ST. PAUL, MINN., FEB. 2 -- A lawsuit alleging that the Copper-7 intrauterine device resulted in a woman's infertility will proceed to trial following a judge's ruling that evidence about potential health risks may have been concealed.
U.S. District Judge Robert G. Renner on Monday refused to dismiss a product liability suit against G.D. Searle & Co. of Skokie, Ill., brought by Esther R. Kociemba and her husband.
The $1 million lawsuit alleges the Copper-7 birth control device resulted in infertility, illnesses and "great pain and suffering and mental anguish."
Kociemba is one of hundreds of women across the country who claim that using the Copper-7 device resulted in infertility. The women claim a defective tail string on the IUD caused infection.
The Kociembas' lawsuit, one of 800 filed nationwide against Searle, would be the first to go to trial using new evidence uncovered about the product, said attorney Michael V. Ciresi of the firm that represents Kociemba and more than 100 other women suing Searle.
Searle has repeatedly denied the allegations against the Copper-7, which was used by an estimated one million women since it was approved by the Food and Drug Administration in 1974. It was withdrawn from the market two years ago because of mounting lawsuits and liability costs, said Searle.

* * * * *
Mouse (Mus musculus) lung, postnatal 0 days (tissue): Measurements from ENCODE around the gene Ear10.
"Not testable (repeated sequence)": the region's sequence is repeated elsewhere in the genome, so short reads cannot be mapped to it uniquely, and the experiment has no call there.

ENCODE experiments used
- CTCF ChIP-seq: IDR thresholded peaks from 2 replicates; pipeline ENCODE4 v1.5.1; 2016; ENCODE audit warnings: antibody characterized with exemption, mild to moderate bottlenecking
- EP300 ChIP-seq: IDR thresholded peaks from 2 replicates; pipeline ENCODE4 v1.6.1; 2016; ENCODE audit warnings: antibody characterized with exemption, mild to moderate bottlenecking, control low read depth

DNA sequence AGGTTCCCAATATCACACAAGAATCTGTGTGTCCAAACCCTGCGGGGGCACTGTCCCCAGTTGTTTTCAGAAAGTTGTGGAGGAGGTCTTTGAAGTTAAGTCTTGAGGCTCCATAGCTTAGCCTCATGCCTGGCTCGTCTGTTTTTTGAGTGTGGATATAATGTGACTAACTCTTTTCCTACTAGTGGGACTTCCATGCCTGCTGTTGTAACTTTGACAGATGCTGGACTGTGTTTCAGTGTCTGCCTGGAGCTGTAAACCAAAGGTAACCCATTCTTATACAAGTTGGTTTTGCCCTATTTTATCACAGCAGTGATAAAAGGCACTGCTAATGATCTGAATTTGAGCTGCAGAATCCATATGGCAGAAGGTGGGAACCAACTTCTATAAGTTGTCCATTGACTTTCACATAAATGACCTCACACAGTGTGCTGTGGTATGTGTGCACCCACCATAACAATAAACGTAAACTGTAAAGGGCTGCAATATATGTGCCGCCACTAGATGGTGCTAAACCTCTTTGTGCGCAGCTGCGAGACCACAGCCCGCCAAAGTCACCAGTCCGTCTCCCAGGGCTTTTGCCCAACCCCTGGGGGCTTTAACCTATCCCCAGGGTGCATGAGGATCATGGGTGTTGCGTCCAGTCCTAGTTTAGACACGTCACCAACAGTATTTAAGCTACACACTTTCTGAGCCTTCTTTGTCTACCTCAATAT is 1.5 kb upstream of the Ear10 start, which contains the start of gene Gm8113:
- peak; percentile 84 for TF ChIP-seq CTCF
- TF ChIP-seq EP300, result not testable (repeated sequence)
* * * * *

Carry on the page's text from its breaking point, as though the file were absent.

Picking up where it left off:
Seventeen suits against Searle had gone to trial as of October 1987; Searle lost three of those. Two were settled and Searle is appealing the third.
In responding to Searle's argument that a four-year statute of limitations bars the claim, Renner said the plaintiffs "produced extensive evidence supporting allegations that Searle concealed information that, had it been known earlier, would likely have caused" the suit to be filed earlier. Kociemba began using the device in 1977.
Renner is expected to decide soon whether to order the public release of confidential corporate documents said to describe the allegedly defective nature of the product.
The trial is tentatively set to begin in April.